Retail Needs A Longer Recession

Last Updated Aug 11, 2009 12:01 PM EDT

"The silver lining of a recession is that it clears out the weaker competitors of the high street." That's what the finance director of a well-known clothing retailer told me at the end of 2008. He planned to make sure his business is a survivor --and pick up his rivals' customers as a result.

Just as important, explained another retail FD (this time of a grocery chain), a recession puts real fear into staff. They know that unless they offer a great experience, what little money is being spent will go elsewhere -- and they'll be on the dole.

But based on the highly localised and unscientific evidence of a recent shopping trip, this second FD is going to be sorely disappointed.

Of course, retail is hurting in the UK. My stroll through Wimbledon's Centre Court shopping centre revealed a large number of vacant units.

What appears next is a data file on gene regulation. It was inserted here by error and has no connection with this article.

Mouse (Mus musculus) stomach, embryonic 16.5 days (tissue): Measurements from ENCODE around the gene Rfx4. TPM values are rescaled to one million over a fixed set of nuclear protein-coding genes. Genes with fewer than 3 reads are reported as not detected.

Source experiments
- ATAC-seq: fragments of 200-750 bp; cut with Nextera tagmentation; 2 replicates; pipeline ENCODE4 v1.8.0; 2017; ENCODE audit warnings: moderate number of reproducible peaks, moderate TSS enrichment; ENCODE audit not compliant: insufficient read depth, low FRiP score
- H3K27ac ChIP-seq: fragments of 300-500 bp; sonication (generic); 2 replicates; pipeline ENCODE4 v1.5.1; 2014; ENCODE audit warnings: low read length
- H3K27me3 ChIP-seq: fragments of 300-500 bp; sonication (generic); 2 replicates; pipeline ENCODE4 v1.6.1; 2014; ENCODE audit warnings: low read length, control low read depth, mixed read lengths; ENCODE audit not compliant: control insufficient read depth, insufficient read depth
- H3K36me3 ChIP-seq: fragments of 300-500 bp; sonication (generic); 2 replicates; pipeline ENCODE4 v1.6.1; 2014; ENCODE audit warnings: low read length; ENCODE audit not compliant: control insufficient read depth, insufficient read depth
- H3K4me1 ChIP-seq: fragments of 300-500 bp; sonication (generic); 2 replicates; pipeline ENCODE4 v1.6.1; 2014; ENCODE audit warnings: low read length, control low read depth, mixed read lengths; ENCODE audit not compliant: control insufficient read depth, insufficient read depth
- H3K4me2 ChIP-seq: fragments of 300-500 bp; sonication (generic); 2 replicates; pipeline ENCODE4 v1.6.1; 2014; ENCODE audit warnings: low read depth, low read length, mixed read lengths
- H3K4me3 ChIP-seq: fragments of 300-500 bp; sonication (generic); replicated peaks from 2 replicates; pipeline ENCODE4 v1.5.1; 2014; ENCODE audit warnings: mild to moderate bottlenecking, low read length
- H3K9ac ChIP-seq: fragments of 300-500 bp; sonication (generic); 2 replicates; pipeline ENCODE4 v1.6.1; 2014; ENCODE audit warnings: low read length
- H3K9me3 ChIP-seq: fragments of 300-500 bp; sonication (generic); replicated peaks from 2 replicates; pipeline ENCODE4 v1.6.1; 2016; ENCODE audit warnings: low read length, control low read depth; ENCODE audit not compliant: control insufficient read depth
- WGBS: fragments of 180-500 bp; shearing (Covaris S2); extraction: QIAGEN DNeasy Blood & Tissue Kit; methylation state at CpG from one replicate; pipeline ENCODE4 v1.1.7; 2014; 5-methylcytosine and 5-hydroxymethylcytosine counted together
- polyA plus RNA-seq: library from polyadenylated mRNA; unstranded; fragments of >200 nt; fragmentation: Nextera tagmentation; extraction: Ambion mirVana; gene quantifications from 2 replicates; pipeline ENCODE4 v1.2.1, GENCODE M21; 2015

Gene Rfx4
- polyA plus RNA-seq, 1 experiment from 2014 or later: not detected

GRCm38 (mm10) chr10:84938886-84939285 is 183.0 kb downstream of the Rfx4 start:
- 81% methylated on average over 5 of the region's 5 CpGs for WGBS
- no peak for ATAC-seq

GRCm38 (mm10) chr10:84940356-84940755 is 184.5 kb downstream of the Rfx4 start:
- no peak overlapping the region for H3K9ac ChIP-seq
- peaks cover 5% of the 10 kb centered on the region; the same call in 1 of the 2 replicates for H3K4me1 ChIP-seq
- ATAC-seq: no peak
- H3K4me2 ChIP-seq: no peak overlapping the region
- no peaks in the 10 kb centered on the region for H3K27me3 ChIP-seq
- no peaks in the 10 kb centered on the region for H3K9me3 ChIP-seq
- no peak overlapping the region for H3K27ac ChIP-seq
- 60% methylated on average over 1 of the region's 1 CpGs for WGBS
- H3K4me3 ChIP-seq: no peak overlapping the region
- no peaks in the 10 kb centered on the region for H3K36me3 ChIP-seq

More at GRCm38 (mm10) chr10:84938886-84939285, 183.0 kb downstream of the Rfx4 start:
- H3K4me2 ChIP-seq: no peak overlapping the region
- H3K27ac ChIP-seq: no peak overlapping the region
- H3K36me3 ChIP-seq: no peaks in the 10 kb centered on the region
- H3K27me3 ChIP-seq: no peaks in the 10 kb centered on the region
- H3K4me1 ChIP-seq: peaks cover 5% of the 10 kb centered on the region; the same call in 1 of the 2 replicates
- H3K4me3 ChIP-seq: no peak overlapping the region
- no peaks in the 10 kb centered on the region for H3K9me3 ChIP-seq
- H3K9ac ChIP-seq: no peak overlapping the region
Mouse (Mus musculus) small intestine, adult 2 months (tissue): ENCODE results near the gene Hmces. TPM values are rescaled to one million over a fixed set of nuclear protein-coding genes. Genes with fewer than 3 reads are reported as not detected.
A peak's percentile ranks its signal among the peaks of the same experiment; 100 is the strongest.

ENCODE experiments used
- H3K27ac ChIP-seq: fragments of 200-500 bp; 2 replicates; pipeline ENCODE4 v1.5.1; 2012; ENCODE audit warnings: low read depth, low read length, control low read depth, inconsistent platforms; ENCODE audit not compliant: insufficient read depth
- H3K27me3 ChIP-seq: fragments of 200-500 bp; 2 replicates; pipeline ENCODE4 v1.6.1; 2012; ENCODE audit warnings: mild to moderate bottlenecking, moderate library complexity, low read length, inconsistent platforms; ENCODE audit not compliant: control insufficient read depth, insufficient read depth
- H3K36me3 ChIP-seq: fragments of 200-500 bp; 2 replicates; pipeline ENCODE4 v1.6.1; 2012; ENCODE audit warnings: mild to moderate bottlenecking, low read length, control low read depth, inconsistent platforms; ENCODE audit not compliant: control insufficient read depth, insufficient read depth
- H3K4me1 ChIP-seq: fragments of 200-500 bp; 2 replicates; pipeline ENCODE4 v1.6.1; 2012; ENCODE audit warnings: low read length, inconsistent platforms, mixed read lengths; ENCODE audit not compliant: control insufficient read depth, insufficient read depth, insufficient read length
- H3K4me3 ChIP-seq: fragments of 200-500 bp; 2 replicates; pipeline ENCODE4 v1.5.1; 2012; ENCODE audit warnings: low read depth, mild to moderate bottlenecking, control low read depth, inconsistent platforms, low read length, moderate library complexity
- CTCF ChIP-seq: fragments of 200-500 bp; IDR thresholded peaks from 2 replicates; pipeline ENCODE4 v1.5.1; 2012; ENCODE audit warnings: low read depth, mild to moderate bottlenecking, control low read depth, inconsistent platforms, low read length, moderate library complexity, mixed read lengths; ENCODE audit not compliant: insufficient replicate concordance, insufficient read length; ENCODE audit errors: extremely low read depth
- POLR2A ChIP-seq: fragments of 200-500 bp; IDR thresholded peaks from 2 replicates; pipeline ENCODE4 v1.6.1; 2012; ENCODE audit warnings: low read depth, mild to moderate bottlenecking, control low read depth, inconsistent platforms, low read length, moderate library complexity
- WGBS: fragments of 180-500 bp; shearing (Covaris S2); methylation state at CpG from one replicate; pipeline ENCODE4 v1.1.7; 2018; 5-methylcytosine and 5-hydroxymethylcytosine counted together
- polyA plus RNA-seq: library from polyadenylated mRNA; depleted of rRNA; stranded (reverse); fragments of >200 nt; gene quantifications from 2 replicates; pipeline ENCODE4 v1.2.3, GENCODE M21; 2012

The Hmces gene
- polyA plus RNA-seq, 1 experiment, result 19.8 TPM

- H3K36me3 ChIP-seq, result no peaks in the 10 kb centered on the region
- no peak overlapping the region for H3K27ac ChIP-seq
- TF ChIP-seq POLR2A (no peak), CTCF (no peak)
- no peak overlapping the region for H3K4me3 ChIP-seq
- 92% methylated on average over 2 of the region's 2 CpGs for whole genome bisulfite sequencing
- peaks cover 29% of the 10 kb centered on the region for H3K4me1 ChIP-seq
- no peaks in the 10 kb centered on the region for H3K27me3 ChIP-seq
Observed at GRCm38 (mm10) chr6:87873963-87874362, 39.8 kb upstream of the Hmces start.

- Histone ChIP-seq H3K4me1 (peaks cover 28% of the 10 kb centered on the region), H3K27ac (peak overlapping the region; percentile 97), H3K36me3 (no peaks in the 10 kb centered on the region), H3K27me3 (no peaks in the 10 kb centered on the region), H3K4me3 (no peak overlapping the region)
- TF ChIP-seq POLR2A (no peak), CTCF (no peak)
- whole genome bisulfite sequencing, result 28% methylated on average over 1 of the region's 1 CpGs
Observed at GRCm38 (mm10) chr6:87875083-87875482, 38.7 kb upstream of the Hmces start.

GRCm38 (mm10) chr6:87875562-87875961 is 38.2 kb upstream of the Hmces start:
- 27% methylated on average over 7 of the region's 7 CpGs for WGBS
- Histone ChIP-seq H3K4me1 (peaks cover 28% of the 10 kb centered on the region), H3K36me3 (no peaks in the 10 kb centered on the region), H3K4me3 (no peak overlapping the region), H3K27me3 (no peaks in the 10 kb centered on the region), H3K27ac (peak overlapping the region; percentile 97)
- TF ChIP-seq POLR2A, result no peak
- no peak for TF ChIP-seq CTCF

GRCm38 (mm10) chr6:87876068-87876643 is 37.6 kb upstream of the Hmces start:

Across the country, "the average retail vacancy rate has risen from four percent a year ago to almost 12 percent now," according to Local Data Company (LDC) stats published by the BBC. Its report warns: "About 12,000 independent shops and nearly 7,000 branches of major chains have closed so far this year in England and Wales."

So it was staggering that I ended up having three utterly hopeless retail experiences. Each one says something different about retail while this recession rumbles on. It's frankly unforgivable that, in each case, managers either don't know or can't change their customer service proposition.

(Pic Zabowski cc2.0)